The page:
Certain caveats already exist. Alexander Forbes, for example, pays for surge damage if the cover option chosen includes full accidental damage. The damage must also be visible component damage and not just that a component has stopped working.

Criminals are taking advantage of the blackouts too by targeting homes experiencing load shedding.

However, insurers know that this happens and are informing clients to take extra precaution. Dombo recommends the use of battery backups which will support the alarm system for between six to twelve hours. The battery recharges automatically once the electricity resumes.

Dombo cautions that while some insurers will be sympathetic to alarm failure during a power outage you, as the customer, will have to demonstrate that all reasonable steps were taken to make sure your alarm is in working order for other insurers who are more stringent in their policy wording.

“Alexander Forbes Insurance looks at every case on its own merits. Alarm company records show a habit of alarming the alarm and alarm testing as well as proof that you have recently replaced your battery will influence insurer decisions.”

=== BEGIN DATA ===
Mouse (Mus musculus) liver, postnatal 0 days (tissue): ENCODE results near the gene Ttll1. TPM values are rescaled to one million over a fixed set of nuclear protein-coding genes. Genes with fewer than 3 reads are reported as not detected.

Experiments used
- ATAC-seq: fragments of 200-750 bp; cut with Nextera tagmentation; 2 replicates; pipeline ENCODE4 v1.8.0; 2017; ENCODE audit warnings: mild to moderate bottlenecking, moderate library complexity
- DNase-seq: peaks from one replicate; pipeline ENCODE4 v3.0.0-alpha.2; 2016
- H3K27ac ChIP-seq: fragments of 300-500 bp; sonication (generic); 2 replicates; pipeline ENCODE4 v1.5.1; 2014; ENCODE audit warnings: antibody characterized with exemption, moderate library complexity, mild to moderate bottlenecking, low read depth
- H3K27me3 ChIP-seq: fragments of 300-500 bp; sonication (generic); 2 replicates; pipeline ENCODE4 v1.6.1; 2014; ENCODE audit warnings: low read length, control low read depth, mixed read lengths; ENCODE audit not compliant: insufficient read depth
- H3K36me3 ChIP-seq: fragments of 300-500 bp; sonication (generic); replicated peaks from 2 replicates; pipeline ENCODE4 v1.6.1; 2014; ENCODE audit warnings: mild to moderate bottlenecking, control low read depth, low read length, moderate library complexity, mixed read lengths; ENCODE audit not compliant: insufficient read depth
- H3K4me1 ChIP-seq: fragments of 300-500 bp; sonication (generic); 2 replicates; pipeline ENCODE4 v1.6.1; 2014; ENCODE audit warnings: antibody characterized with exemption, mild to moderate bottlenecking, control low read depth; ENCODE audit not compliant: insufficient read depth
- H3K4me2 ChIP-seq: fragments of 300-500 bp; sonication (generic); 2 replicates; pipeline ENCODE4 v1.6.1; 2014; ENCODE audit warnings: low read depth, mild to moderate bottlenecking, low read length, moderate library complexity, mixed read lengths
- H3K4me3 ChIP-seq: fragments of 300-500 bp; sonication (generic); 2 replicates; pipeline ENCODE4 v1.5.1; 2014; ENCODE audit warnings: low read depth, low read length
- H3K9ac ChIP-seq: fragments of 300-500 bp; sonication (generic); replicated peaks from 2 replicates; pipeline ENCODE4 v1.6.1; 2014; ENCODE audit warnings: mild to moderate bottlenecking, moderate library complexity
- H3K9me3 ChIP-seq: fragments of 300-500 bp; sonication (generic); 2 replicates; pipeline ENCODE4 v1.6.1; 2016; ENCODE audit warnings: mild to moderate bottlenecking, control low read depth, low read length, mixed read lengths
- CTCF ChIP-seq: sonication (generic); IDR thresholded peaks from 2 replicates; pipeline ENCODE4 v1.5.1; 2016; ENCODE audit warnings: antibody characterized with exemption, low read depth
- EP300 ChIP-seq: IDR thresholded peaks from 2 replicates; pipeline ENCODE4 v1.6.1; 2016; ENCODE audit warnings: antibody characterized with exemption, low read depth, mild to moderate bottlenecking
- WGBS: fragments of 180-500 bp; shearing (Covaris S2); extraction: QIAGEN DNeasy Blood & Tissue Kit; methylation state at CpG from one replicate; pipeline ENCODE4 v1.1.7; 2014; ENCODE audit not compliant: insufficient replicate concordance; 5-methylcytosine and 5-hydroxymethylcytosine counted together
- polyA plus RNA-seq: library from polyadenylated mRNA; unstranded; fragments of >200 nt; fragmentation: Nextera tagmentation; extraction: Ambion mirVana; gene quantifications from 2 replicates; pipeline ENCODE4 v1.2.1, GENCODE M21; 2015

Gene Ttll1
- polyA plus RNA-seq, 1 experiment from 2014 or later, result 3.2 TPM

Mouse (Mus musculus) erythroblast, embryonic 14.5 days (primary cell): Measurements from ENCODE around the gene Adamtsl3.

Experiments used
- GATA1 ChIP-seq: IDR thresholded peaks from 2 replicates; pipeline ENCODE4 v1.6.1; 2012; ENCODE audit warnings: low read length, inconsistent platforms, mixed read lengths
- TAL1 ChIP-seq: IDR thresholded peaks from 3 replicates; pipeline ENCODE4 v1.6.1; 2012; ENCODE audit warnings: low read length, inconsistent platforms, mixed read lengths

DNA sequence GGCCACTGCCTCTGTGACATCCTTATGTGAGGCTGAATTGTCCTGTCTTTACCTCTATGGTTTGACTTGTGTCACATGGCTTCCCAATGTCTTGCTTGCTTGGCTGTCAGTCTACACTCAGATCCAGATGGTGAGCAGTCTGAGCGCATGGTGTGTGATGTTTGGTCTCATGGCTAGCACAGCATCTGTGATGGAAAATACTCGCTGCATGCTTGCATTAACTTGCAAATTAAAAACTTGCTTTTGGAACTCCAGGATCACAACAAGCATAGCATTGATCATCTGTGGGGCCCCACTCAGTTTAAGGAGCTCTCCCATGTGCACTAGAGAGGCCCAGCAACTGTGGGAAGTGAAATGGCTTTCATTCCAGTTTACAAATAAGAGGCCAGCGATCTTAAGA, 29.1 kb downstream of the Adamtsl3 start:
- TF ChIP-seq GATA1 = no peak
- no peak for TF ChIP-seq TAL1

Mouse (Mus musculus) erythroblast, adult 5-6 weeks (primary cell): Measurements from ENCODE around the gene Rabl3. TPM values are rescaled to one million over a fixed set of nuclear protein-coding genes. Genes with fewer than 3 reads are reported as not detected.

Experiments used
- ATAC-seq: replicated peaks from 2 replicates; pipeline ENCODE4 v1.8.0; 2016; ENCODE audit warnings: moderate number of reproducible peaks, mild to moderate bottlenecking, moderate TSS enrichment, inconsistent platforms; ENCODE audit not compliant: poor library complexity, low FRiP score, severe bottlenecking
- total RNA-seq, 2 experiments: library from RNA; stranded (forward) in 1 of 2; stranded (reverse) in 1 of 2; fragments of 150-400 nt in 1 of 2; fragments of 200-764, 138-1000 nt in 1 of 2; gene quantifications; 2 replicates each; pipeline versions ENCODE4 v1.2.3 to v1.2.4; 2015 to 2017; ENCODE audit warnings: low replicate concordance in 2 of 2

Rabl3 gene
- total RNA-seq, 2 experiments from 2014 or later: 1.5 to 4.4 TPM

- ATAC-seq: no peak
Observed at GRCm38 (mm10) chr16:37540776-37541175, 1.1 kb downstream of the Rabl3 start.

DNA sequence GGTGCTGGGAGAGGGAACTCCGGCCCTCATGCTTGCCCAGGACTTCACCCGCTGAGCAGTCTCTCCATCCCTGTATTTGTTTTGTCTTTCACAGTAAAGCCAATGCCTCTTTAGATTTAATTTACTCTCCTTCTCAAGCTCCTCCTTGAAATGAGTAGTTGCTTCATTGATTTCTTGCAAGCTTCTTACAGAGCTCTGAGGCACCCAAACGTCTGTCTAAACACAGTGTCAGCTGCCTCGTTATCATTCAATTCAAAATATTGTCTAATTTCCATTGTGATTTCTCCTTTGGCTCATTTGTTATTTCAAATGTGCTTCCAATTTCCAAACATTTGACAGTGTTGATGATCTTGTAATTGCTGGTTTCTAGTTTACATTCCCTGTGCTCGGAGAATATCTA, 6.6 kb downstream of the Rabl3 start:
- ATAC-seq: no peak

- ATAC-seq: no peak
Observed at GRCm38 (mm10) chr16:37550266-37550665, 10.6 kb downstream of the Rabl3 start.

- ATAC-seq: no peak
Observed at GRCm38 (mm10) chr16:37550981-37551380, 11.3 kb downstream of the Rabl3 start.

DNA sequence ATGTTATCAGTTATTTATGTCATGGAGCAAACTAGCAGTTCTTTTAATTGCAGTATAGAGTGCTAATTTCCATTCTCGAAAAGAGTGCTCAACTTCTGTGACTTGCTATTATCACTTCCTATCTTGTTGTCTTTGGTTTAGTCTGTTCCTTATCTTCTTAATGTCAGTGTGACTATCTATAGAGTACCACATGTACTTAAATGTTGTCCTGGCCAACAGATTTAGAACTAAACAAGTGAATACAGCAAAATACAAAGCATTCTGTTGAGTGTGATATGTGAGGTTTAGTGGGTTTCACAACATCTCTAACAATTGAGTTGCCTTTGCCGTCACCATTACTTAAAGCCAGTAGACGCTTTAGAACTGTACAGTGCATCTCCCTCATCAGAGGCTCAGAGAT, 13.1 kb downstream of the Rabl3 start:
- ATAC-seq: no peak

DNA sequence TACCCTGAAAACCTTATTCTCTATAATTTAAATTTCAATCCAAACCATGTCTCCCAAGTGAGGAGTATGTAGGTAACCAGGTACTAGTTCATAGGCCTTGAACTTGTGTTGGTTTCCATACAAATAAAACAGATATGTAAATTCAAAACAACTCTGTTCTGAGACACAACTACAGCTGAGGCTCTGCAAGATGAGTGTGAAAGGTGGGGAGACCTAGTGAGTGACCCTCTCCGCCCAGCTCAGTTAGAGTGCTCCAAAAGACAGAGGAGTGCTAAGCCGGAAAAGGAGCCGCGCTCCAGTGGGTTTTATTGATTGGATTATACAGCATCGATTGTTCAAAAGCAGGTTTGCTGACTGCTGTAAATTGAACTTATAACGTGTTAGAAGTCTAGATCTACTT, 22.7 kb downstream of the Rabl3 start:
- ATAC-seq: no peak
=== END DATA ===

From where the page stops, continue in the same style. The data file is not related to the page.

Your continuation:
Dombo added that South Africans are in it for the long haul when it comes to power cuts and that consumers should look at alternative power options for when there is load shedding in order to keep the lights on.

“These may include items such as invertors, which allow for an uninterrupted supply of power for six to eight hours. While generators successfully ensure geysers and fridges remain on, they are costly and noisy to run and distribute hazardous fumes,” said Dombo.

Dombo added that green alternatives such as wind turbines, solar geysers and solar electricity are off grid options which should be considered so that consumers are not caught off guard when the power goes off.

The cost of alternatives

However, generators can cost around R6k and upwards while inverter solutions start from around R100k, according to Aon, South Africa.

But if you purchase a generator your problems may not end there as they are now being stolen out of gardens and solar panels are being stolen off rooftops. Again insurers appear to be distancing themselves in their policy wording.

“It is essential that homeowners check their sum insured is sufficient to cover the replacement of the building along with any new fixtures and fittings,” says Mandy Barrett of insurance brokerage and risk advisors, Aon South Africa.

What’s more, you can’t simply install these energy saving items yourself or get any person to help you. The work needs to be done by a certified professional, especially for insurance purposes.

“You may unwittingly open yourself up to insurance problems that could arise out of using dubious electrical contractors if you don’t know what to look for. If there is an instance where corners are cut or an alternative energy solution is incorrectly wired into your home, you may run the risk of a loss occurring, perhaps even a major one,” warns Barrett.
*OutSurance was approached for comment but had not replied at the time of publication.